Flavonoids are a class of pigments found in fruits and vegetables. It is the largest family of phytonutrients, having more than 6,000 types. These include the flavan-3-ols, flavones, flavonols, flavanones, and anthocyanidins. Over the years, researchers have gathered a lot of evidence showing that flavonoids are responsible for some of the health benefits associated with plant-based foods. These nutrients are known to have potent antioxidant, anti-inflammatory, and immune-boosting effects. Moreover, high consumption of flavonoid-rich foods has been associated with reduced risk of cancer, neurodegenerative disease, and cardiovascular disease. Flavonoids can also boost glutathione activity, which is involved in the elimination of toxins like inorganic arsenic from the body.
Millions of people are exposed to inorganic arsenic, often through the water that they drink. Excessive exposure to this element can lead to several diseases, including cancer. Previous studies have shown that arsenic causes the number of reactive oxygen species to rise while glutathione is depleted. These weaken the body's inherent detox processes and lead to oxidative stress, which increase the risk of Alzheimer's and other chronic diseases. (Related: Arsenic shown to inhibit thiol compounds, including 'master antioxidant' glutathione.)
In this study, the researchers wanted to determine if non-soy flavonoids, including flavan-3-ols, flavone, flavonol, flavanone, and anthocyanidin, could enhance the elimination of inorganic arsenic. To do this, they conducted a cross-sectional study involving 1,027 women from an arsenic-contaminated area in northern Mexico. Through a food frequency questionnaire, the team determined the flavonoid intake of the participants. They then determined the levels of urinary dimethylarsinic acid (DMA), which is the most soluble metabolite of inorganic arsenic.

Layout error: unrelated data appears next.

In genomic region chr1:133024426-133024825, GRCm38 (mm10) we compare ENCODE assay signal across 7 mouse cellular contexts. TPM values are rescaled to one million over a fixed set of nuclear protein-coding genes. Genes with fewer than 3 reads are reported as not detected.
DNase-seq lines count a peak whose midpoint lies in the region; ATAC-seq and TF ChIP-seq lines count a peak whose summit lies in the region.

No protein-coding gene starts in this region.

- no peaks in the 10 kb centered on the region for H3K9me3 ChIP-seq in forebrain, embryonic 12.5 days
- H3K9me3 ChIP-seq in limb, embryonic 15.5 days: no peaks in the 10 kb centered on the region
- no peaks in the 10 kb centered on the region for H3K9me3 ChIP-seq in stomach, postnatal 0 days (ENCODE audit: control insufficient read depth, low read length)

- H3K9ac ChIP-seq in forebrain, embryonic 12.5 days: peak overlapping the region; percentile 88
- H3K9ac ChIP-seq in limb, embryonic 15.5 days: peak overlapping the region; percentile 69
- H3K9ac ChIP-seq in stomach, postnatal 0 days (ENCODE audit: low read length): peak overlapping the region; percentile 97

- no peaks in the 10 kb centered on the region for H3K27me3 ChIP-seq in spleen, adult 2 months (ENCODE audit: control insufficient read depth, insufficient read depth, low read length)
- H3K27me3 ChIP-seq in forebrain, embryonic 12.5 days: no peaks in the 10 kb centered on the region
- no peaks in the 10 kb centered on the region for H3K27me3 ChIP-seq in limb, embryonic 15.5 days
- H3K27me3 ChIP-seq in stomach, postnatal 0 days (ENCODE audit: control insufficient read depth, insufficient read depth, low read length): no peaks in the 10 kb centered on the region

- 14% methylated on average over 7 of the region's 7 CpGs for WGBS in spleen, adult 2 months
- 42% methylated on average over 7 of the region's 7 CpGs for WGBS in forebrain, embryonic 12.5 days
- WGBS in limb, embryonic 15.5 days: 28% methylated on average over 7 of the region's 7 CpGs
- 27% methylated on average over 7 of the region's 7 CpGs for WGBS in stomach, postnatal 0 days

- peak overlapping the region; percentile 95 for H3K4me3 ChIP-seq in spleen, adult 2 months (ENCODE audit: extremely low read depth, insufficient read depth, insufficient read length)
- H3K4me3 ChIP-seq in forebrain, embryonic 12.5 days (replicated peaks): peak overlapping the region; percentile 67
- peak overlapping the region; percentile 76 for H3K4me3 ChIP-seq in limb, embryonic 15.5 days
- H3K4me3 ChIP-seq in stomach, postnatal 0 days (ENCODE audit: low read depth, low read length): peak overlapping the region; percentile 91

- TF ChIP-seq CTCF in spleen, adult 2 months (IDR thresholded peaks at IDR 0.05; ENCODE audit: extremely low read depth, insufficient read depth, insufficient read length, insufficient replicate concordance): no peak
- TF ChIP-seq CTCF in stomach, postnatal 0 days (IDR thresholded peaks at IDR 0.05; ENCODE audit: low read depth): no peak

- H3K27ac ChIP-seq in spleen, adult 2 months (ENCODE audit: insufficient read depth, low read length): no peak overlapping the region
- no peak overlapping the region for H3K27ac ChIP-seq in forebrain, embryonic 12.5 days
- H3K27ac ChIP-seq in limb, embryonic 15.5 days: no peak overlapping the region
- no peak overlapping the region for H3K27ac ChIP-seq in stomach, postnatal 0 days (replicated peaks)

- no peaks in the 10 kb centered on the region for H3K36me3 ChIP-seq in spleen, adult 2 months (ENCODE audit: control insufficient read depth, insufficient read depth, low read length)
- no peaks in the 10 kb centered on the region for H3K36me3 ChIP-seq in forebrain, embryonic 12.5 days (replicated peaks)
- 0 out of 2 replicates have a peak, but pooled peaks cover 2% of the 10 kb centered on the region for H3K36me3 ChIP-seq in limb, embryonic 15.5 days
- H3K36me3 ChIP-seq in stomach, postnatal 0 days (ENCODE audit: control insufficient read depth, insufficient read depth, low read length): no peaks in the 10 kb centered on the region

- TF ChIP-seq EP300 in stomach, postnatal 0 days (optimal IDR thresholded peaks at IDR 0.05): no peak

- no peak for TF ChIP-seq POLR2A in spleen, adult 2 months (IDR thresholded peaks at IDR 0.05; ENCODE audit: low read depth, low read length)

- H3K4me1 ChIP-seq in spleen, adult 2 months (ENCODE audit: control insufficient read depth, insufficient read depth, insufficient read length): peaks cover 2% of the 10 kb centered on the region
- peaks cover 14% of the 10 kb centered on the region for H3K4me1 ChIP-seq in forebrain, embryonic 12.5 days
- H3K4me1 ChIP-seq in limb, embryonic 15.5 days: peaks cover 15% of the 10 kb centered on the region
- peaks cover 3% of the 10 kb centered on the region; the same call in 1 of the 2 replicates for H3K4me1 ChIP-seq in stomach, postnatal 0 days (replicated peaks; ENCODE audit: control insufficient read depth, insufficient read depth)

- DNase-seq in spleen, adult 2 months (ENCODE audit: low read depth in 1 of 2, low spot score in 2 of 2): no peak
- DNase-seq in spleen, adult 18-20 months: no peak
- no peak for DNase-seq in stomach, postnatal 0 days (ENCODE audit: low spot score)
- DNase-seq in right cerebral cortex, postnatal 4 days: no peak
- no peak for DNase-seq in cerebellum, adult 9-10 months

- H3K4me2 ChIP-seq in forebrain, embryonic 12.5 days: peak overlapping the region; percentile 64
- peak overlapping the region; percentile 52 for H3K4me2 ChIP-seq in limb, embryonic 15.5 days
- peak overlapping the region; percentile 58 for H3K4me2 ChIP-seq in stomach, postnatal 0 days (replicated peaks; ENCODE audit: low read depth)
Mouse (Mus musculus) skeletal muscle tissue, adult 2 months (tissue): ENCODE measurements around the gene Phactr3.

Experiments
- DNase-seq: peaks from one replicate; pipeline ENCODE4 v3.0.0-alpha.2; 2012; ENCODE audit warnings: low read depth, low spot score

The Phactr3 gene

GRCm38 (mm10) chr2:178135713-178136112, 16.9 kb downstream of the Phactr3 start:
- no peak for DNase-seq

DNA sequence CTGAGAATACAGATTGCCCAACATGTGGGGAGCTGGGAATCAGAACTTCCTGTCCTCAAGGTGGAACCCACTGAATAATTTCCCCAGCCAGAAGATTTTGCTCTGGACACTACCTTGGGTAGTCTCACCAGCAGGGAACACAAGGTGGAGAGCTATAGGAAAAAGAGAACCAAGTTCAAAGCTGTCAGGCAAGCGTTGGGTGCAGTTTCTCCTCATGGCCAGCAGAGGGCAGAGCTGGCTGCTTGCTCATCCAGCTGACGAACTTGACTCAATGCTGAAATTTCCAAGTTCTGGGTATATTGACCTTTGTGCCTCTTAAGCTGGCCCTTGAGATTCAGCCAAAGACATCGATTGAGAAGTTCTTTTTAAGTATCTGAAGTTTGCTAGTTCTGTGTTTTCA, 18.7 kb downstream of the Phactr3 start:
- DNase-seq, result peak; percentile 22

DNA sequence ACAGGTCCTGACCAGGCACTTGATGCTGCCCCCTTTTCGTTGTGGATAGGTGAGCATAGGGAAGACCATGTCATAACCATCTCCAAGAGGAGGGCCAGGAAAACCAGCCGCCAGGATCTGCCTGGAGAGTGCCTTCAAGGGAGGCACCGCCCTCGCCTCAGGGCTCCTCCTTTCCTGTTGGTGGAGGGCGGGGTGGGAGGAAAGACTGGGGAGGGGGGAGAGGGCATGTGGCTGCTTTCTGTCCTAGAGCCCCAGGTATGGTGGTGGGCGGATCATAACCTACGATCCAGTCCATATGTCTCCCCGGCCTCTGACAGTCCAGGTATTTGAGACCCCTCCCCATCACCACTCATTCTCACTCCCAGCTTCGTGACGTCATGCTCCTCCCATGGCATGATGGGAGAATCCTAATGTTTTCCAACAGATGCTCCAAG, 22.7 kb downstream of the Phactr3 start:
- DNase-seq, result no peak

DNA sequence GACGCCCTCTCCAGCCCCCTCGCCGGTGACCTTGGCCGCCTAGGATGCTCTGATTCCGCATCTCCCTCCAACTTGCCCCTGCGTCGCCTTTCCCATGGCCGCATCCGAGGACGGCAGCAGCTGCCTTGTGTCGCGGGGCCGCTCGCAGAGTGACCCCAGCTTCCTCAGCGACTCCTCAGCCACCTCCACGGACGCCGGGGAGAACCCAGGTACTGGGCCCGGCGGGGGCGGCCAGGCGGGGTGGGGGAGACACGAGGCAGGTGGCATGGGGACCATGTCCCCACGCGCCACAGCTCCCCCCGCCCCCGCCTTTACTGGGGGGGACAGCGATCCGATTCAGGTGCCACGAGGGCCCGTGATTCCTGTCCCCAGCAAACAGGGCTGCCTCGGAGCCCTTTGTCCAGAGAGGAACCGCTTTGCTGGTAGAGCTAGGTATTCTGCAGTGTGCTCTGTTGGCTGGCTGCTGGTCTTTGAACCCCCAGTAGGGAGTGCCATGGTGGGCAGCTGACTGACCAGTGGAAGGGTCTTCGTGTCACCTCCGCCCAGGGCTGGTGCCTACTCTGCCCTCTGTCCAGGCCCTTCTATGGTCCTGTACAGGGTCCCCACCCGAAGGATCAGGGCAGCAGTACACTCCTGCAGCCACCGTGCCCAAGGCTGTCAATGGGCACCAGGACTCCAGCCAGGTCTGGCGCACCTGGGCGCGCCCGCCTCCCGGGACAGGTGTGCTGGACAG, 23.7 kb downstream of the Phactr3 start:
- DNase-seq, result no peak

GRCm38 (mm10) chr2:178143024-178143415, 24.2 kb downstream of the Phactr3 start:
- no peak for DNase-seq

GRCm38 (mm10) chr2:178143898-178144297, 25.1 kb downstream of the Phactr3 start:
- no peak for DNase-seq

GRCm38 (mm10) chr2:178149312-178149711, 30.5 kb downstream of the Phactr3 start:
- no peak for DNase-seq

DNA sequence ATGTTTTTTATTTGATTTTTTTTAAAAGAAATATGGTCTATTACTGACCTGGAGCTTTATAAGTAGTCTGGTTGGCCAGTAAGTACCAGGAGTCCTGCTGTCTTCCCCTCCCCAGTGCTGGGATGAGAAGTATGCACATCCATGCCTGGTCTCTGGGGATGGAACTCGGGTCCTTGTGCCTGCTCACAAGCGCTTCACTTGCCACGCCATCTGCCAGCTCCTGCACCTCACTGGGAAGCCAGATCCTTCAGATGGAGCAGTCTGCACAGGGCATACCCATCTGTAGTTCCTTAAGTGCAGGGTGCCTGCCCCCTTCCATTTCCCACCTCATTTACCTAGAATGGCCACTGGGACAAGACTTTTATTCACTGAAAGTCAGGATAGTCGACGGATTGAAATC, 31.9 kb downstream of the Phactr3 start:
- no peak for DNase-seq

The results showed that the following flavonoids are positively associated with DMA levels in the urine: flavan-3-ols, flavones, apigenin, luteolin, and eriodictyol. From these results, the researchers concluded that dietary flavonoids help eliminate inorganic arsenic from the body. This suggests that a diet rich in this nutrient has therapeutic and preventive potential against arsenic poisoning.
According to the World Health Organization, more than 140 million people in over 50 countries have been drinking arsenic-contaminated water. Over time, drinking contaminated water may lead to arsenic poisoning. This condition often occurs in highly industrialized areas. Some countries which have been shown to have high levels of arsenic-containing water include the U.S., India, China, and Mexico.
It is also possible for arsenic to enter your body through inhalation. Other causes of arsenic poisoning include smoking, exposure to landfills or waste sites, breathing in smoke or dust from arsenic-treated wood, and eating arsenic-contaminated food.
Long-term exposure to this toxic element may lead to different types of cancer as well as diabetes, heart disease, neurotoxicity, and death. But before these complications occur you would first exhibit some symptoms of arsenic poisoning, which can include the following:
If you start exhibiting these symptoms, make sure to increase your flavonoid intake to help eliminate the toxin. Studies have also shown that vitamin E and selenium supplements can help improve arsenic poisoning.
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